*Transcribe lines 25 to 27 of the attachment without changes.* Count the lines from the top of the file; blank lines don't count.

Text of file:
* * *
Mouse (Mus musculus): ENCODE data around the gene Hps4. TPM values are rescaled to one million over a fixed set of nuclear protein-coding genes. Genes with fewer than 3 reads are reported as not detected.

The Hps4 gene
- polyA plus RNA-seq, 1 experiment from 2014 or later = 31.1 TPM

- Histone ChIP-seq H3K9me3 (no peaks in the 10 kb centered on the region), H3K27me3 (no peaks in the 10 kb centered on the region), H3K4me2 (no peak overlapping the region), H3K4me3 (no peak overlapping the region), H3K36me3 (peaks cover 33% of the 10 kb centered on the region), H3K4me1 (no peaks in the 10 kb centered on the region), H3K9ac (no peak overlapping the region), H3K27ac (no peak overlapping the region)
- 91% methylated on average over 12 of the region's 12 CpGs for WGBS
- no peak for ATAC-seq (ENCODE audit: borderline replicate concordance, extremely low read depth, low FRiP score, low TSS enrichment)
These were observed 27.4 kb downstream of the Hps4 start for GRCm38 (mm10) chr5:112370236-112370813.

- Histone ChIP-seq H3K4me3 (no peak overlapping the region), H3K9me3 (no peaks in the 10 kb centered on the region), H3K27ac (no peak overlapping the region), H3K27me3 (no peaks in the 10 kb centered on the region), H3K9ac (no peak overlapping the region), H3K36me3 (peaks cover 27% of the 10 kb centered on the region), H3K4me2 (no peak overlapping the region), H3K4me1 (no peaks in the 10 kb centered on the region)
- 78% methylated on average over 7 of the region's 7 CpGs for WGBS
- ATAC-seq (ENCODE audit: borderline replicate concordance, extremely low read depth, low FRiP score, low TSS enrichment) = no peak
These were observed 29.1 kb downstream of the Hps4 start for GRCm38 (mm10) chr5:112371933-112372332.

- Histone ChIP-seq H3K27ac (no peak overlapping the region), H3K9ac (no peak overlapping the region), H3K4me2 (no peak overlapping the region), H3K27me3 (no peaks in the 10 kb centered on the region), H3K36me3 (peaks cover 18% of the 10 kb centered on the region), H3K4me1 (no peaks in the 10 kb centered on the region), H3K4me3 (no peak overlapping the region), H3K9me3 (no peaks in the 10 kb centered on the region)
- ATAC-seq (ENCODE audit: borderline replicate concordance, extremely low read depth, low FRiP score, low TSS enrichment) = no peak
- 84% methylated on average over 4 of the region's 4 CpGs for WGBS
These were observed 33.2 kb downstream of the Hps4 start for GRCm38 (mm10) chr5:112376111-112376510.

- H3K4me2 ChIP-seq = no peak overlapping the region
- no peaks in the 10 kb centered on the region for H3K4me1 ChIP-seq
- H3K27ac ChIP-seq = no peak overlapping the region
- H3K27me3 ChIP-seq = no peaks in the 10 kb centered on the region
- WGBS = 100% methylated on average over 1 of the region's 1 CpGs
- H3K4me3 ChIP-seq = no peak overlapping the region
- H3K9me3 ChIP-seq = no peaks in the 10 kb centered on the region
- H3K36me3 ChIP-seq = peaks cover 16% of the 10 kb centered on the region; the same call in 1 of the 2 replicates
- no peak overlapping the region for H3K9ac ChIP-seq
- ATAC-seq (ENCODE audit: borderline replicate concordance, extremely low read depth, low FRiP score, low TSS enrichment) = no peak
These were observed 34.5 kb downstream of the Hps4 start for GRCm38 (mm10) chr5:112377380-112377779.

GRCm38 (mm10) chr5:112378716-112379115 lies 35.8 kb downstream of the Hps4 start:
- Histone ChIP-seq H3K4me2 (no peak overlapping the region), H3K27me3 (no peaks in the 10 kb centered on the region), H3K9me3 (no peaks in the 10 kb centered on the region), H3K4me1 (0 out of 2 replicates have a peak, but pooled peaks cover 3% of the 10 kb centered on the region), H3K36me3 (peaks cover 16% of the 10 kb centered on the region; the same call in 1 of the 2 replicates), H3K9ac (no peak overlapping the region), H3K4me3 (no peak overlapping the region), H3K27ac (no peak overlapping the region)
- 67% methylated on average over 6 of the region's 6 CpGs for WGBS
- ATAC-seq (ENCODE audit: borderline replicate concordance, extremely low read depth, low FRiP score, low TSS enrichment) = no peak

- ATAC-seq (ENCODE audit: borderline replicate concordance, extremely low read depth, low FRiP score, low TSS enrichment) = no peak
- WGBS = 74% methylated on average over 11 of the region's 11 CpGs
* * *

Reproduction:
- ATAC-seq (ENCODE audit: borderline replicate concordance, extremely low read depth, low FRiP score, low TSS enrichment) = no peak
These were observed 34.5 kb downstream of the Hps4 start for GRCm38 (mm10) chr5:112377380-112377779.

GRCm38 (mm10) chr5:112378716-112379115 lies 35.8 kb downstream of the Hps4 start: